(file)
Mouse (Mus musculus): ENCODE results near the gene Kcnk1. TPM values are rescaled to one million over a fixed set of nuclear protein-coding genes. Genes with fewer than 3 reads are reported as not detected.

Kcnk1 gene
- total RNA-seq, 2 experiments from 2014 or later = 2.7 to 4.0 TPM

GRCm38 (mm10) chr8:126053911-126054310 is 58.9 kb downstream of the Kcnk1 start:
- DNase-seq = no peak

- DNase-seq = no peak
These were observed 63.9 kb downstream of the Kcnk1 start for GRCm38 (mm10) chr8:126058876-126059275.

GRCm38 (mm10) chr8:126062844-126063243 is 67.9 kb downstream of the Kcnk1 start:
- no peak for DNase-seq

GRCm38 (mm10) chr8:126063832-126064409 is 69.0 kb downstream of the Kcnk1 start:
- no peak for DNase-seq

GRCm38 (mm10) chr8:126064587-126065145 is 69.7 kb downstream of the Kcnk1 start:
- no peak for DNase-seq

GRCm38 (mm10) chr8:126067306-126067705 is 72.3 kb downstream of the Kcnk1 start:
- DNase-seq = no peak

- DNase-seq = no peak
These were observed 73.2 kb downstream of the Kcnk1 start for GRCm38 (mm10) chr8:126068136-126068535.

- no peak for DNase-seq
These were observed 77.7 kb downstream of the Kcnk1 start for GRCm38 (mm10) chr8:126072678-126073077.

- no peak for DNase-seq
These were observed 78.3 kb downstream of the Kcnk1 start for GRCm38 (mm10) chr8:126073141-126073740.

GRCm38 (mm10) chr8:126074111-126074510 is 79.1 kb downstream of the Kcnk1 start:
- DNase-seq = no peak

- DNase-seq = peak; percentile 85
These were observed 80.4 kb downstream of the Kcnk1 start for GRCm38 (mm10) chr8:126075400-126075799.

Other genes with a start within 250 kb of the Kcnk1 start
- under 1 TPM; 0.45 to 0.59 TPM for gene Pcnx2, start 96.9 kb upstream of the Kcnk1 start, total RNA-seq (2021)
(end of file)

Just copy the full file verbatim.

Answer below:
Mouse (Mus musculus): ENCODE results near the gene Kcnk1. TPM values are rescaled to one million over a fixed set of nuclear protein-coding genes. Genes with fewer than 3 reads are reported as not detected.

Kcnk1 gene
- total RNA-seq, 2 experiments from 2014 or later = 2.7 to 4.0 TPM

GRCm38 (mm10) chr8:126053911-126054310 is 58.9 kb downstream of the Kcnk1 start:
- DNase-seq = no peak

- DNase-seq = no peak
These were observed 63.9 kb downstream of the Kcnk1 start for GRCm38 (mm10) chr8:126058876-126059275.

GRCm38 (mm10) chr8:126062844-126063243 is 67.9 kb downstream of the Kcnk1 start:
- no peak for DNase-seq

GRCm38 (mm10) chr8:126063832-126064409 is 69.0 kb downstream of the Kcnk1 start:
- no peak for DNase-seq

GRCm38 (mm10) chr8:126064587-126065145 is 69.7 kb downstream of the Kcnk1 start:
- no peak for DNase-seq

GRCm38 (mm10) chr8:126067306-126067705 is 72.3 kb downstream of the Kcnk1 start:
- DNase-seq = no peak

- DNase-seq = no peak
These were observed 73.2 kb downstream of the Kcnk1 start for GRCm38 (mm10) chr8:126068136-126068535.

- no peak for DNase-seq
These were observed 77.7 kb downstream of the Kcnk1 start for GRCm38 (mm10) chr8:126072678-126073077.

- no peak for DNase-seq
These were observed 78.3 kb downstream of the Kcnk1 start for GRCm38 (mm10) chr8:126073141-126073740.

GRCm38 (mm10) chr8:126074111-126074510 is 79.1 kb downstream of the Kcnk1 start:
- DNase-seq = no peak

- DNase-seq = peak; percentile 85
These were observed 80.4 kb downstream of the Kcnk1 start for GRCm38 (mm10) chr8:126075400-126075799.

Other genes with a start within 250 kb of the Kcnk1 start
- under 1 TPM; 0.45 to 0.59 TPM for gene Pcnx2, start 96.9 kb upstream of the Kcnk1 start, total RNA-seq (2021)